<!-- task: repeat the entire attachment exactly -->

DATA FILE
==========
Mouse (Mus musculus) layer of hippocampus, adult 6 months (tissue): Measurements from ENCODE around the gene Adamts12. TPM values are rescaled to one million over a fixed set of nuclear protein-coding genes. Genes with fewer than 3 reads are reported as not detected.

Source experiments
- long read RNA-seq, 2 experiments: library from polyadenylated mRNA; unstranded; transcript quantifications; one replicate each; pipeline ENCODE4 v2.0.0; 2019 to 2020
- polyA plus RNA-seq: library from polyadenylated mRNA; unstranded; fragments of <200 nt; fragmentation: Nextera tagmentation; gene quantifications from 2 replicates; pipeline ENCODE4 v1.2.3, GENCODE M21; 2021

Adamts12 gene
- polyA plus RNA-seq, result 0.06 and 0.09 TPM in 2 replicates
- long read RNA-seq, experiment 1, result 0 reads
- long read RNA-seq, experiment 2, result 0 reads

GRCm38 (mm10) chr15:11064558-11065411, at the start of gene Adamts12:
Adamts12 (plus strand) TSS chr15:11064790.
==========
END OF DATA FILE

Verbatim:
Mouse (Mus musculus) layer of hippocampus, adult 6 months (tissue): Measurements from ENCODE around the gene Adamts12. TPM values are rescaled to one million over a fixed set of nuclear protein-coding genes. Genes with fewer than 3 reads are reported as not detected.

Source experiments
- long read RNA-seq, 2 experiments: library from polyadenylated mRNA; unstranded; transcript quantifications; one replicate each; pipeline ENCODE4 v2.0.0; 2019 to 2020
- polyA plus RNA-seq: library from polyadenylated mRNA; unstranded; fragments of <200 nt; fragmentation: Nextera tagmentation; gene quantifications from 2 replicates; pipeline ENCODE4 v1.2.3, GENCODE M21; 2021

Adamts12 gene
- polyA plus RNA-seq, result 0.06 and 0.09 TPM in 2 replicates
- long read RNA-seq, experiment 1, result 0 reads
- long read RNA-seq, experiment 2, result 0 reads

GRCm38 (mm10) chr15:11064558-11065411, at the start of gene Adamts12:
Adamts12 (plus strand) TSS chr15:11064790.